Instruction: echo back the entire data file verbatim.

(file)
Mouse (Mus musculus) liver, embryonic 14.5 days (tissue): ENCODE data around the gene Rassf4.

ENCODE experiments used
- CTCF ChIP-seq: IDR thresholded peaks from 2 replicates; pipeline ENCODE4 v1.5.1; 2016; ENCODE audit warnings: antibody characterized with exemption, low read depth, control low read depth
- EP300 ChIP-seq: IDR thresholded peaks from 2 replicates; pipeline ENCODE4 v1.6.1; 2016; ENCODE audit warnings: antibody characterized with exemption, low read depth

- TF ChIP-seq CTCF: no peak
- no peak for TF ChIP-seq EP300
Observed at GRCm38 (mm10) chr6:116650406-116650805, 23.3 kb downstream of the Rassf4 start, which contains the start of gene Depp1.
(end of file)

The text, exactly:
Mouse (Mus musculus) liver, embryonic 14.5 days (tissue): ENCODE data around the gene Rassf4.

ENCODE experiments used
- CTCF ChIP-seq: IDR thresholded peaks from 2 replicates; pipeline ENCODE4 v1.5.1; 2016; ENCODE audit warnings: antibody characterized with exemption, low read depth, control low read depth
- EP300 ChIP-seq: IDR thresholded peaks from 2 replicates; pipeline ENCODE4 v1.6.1; 2016; ENCODE audit warnings: antibody characterized with exemption, low read depth

- TF ChIP-seq CTCF: no peak
- no peak for TF ChIP-seq EP300
Observed at GRCm38 (mm10) chr6:116650406-116650805, 23.3 kb downstream of the Rassf4 start, which contains the start of gene Depp1.